The Art Collider is an Open Project offering innumerable possibilities for facilitating the cross-polination of global works and the research that informs them. But we all need conversation for these ideas to germinate.

The Art Collider is a platform for connected creation of time-based art aiming toward a collaborative approach of media art creation through a system of Peer-to-Peer or Artist-to-Artist production

The Art Collider was conceived and created by Maurice Benayoun and Robin Gareus as part of the Sebastien 2 project housed at CiTU in Paris. Launched in collaborative partnership with the San Francisco Art Institute, and being joined by the Kunst Universität Linz, School of Visual Arts New York, Cornell University, and UQAM Montréal among others, the Collider is supported by the PUF (Partner University Fund) and FACE (French American Cultural Exchange) foundations.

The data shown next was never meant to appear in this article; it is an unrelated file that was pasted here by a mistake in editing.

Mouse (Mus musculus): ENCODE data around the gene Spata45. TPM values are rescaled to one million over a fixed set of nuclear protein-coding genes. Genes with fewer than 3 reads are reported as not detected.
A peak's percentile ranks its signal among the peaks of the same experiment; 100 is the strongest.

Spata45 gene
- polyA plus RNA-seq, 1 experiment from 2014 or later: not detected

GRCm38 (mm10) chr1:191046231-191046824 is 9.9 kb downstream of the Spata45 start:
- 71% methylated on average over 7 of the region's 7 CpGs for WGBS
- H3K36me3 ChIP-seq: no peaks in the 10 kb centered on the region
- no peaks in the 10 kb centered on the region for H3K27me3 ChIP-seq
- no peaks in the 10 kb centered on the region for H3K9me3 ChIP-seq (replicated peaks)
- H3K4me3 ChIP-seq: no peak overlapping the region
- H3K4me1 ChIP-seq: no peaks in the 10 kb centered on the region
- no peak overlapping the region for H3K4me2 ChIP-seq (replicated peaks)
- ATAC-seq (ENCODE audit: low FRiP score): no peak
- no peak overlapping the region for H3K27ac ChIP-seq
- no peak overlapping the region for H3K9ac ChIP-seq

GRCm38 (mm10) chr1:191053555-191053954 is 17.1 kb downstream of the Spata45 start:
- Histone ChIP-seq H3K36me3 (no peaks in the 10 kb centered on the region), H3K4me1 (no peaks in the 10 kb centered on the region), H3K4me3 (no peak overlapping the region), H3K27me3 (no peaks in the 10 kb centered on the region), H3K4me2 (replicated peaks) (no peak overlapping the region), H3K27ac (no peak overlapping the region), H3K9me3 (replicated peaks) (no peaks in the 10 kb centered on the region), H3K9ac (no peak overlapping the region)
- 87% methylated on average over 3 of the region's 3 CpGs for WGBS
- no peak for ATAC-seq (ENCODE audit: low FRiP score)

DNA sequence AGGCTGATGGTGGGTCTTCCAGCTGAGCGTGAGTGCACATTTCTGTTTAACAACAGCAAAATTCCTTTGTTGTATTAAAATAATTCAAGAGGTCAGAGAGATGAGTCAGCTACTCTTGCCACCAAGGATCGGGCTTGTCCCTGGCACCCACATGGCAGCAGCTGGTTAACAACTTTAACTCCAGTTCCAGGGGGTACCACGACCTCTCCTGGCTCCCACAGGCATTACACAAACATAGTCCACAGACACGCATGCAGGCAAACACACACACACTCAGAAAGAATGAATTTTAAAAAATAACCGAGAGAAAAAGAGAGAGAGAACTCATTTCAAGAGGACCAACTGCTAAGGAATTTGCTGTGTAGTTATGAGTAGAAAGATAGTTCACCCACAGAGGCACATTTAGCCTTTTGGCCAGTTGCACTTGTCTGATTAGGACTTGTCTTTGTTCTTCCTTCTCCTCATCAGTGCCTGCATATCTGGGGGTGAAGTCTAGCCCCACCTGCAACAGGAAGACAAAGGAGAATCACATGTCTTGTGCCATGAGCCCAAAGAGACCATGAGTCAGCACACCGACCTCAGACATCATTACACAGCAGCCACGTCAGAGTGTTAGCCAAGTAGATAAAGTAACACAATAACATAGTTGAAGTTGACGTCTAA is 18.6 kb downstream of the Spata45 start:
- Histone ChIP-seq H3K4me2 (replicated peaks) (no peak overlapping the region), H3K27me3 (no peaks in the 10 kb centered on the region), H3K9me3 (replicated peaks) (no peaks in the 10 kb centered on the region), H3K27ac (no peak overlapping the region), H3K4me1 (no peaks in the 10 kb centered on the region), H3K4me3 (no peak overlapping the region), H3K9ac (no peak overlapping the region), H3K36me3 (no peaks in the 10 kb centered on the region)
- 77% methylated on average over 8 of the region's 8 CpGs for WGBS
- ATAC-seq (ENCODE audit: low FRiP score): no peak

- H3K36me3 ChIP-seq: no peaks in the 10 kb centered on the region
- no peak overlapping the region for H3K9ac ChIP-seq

Many Individuals who would later play their part in shaping A/S/L attended workshops facilitated by Maurice and Robin held at SFAI in November 2009. The Fall 2009 Design and Technology Salon also introduced the Art Collider alongside other ongoing possibilities for web-based, interactive art and design practices informed by and providing commentary for, the intersections of social networking principles, public art, and new media.

In April 2010, the Art Collider was revealed in its full exhibitional madness at La Bellevilloise, a central node interface of the works developed for the platform streaming in from numerous locations around the globe. Members of the A/S/L team were invited to the exhibition where The Paris Instance of the Chatroulette modification was devised and installed. The work, which also brought innumerable random individuals into La Bellevilloise, was then streamed into the Art Collider, to interact with the other works of the exhibition and to be made available for utilization by those working in the platform.

While The Project was not specifically developed for the Art Collider (though admittedly found its genesis in conversations about the structure, function, and implications of the platform), it's composition was such that it could easily interface and communicate with the system as the quasi-autonomous type of work it suggestively encourages. Additionally, the Skype conversation that linked the San Francisco installation with the opening in Paris was streamed in to the Collider, as both colluder and informant.